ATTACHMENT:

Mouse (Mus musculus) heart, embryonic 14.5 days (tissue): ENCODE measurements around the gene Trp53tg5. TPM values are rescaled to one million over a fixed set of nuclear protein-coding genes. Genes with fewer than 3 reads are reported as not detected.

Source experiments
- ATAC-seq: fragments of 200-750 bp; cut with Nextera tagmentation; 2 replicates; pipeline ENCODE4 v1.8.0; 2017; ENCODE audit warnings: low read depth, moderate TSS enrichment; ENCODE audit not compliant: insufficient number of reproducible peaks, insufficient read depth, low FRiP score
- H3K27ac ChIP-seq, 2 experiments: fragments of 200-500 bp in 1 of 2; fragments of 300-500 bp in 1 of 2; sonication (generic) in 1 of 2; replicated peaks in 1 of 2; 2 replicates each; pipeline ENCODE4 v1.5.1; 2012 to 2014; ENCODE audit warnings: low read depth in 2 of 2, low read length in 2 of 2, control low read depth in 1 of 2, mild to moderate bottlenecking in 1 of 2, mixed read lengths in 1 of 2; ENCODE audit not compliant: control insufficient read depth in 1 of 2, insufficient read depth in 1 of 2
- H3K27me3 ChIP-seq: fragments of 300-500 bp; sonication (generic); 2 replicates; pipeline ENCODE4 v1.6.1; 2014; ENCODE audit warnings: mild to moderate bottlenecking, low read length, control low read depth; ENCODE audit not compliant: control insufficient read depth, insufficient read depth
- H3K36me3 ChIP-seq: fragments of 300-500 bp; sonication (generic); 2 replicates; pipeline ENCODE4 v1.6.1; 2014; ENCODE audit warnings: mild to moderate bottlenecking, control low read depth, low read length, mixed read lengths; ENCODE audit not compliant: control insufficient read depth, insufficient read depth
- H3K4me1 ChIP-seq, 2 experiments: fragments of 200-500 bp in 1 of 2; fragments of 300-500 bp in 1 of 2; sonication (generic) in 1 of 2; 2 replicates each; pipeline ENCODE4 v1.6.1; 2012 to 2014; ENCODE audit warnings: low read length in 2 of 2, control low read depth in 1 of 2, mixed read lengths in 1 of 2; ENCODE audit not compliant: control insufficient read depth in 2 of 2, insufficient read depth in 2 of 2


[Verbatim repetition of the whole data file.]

Mouse (Mus musculus) heart, embryonic 14.5 days (tissue): ENCODE measurements around the gene Trp53tg5. TPM values are rescaled to one million over a fixed set of nuclear protein-coding genes. Genes with fewer than 3 reads are reported as not detected.

Source experiments
- ATAC-seq: fragments of 200-750 bp; cut with Nextera tagmentation; 2 replicates; pipeline ENCODE4 v1.8.0; 2017; ENCODE audit warnings: low read depth, moderate TSS enrichment; ENCODE audit not compliant: insufficient number of reproducible peaks, insufficient read depth, low FRiP score
- H3K27ac ChIP-seq, 2 experiments: fragments of 200-500 bp in 1 of 2; fragments of 300-500 bp in 1 of 2; sonication (generic) in 1 of 2; replicated peaks in 1 of 2; 2 replicates each; pipeline ENCODE4 v1.5.1; 2012 to 2014; ENCODE audit warnings: low read depth in 2 of 2, low read length in 2 of 2, control low read depth in 1 of 2, mild to moderate bottlenecking in 1 of 2, mixed read lengths in 1 of 2; ENCODE audit not compliant: control insufficient read depth in 1 of 2, insufficient read depth in 1 of 2
- H3K27me3 ChIP-seq: fragments of 300-500 bp; sonication (generic); 2 replicates; pipeline ENCODE4 v1.6.1; 2014; ENCODE audit warnings: mild to moderate bottlenecking, low read length, control low read depth; ENCODE audit not compliant: control insufficient read depth, insufficient read depth
- H3K36me3 ChIP-seq: fragments of 300-500 bp; sonication (generic); 2 replicates; pipeline ENCODE4 v1.6.1; 2014; ENCODE audit warnings: mild to moderate bottlenecking, control low read depth, low read length, mixed read lengths; ENCODE audit not compliant: control insufficient read depth, insufficient read depth
- H3K4me1 ChIP-seq, 2 experiments: fragments of 200-500 bp in 1 of 2; fragments of 300-500 bp in 1 of 2; sonication (generic) in 1 of 2; 2 replicates each; pipeline ENCODE4 v1.6.1; 2012 to 2014; ENCODE audit warnings: low read length in 2 of 2, control low read depth in 1 of 2, mixed read lengths in 1 of 2; ENCODE audit not compliant: control insufficient read depth in 2 of 2, insufficient read depth in 2 of 2